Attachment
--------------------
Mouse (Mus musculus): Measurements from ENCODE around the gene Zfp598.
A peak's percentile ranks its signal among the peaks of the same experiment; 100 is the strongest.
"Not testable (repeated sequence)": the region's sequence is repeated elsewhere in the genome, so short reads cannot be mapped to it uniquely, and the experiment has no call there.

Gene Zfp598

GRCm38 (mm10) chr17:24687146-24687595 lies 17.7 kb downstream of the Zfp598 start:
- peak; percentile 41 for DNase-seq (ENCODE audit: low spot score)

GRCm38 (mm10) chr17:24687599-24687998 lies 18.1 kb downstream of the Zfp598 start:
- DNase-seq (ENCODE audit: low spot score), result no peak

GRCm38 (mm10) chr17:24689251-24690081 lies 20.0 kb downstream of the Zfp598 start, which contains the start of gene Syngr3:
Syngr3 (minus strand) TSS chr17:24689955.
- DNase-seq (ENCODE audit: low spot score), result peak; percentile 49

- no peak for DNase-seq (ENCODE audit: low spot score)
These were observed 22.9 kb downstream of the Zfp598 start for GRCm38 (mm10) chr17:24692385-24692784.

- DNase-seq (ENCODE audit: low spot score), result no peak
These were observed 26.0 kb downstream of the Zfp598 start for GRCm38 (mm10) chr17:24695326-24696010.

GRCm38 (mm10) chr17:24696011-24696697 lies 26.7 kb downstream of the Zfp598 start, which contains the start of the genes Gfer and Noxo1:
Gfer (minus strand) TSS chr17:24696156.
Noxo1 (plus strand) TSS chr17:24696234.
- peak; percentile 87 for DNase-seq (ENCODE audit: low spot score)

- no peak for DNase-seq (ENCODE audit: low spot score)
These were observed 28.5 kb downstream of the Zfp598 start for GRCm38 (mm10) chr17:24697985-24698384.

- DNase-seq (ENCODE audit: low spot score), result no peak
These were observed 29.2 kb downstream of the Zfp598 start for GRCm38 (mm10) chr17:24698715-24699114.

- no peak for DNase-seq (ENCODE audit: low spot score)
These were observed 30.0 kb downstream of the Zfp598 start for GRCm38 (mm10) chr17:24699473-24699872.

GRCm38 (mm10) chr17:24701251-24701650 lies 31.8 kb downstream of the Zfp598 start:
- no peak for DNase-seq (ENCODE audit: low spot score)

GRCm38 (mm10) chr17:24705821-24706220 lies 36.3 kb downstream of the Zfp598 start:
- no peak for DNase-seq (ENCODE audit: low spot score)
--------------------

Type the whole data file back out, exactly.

Mouse (Mus musculus): Measurements from ENCODE around the gene Zfp598.
A peak's percentile ranks its signal among the peaks of the same experiment; 100 is the strongest.
"Not testable (repeated sequence)": the region's sequence is repeated elsewhere in the genome, so short reads cannot be mapped to it uniquely, and the experiment has no call there.

Gene Zfp598

GRCm38 (mm10) chr17:24687146-24687595 lies 17.7 kb downstream of the Zfp598 start:
- peak; percentile 41 for DNase-seq (ENCODE audit: low spot score)

GRCm38 (mm10) chr17:24687599-24687998 lies 18.1 kb downstream of the Zfp598 start:
- DNase-seq (ENCODE audit: low spot score), result no peak

GRCm38 (mm10) chr17:24689251-24690081 lies 20.0 kb downstream of the Zfp598 start, which contains the start of gene Syngr3:
Syngr3 (minus strand) TSS chr17:24689955.
- DNase-seq (ENCODE audit: low spot score), result peak; percentile 49

- no peak for DNase-seq (ENCODE audit: low spot score)
These were observed 22.9 kb downstream of the Zfp598 start for GRCm38 (mm10) chr17:24692385-24692784.

- DNase-seq (ENCODE audit: low spot score), result no peak
These were observed 26.0 kb downstream of the Zfp598 start for GRCm38 (mm10) chr17:24695326-24696010.

GRCm38 (mm10) chr17:24696011-24696697 lies 26.7 kb downstream of the Zfp598 start, which contains the start of the genes Gfer and Noxo1:
Gfer (minus strand) TSS chr17:24696156.
Noxo1 (plus strand) TSS chr17:24696234.
- peak; percentile 87 for DNase-seq (ENCODE audit: low spot score)

- no peak for DNase-seq (ENCODE audit: low spot score)
These were observed 28.5 kb downstream of the Zfp598 start for GRCm38 (mm10) chr17:24697985-24698384.

- DNase-seq (ENCODE audit: low spot score), result no peak
These were observed 29.2 kb downstream of the Zfp598 start for GRCm38 (mm10) chr17:24698715-24699114.

- no peak for DNase-seq (ENCODE audit: low spot score)
These were observed 30.0 kb downstream of the Zfp598 start for GRCm38 (mm10) chr17:24699473-24699872.

GRCm38 (mm10) chr17:24701251-24701650 lies 31.8 kb downstream of the Zfp598 start:
- no peak for DNase-seq (ENCODE audit: low spot score)

GRCm38 (mm10) chr17:24705821-24706220 lies 36.3 kb downstream of the Zfp598 start:
- no peak for DNase-seq (ENCODE audit: low spot score)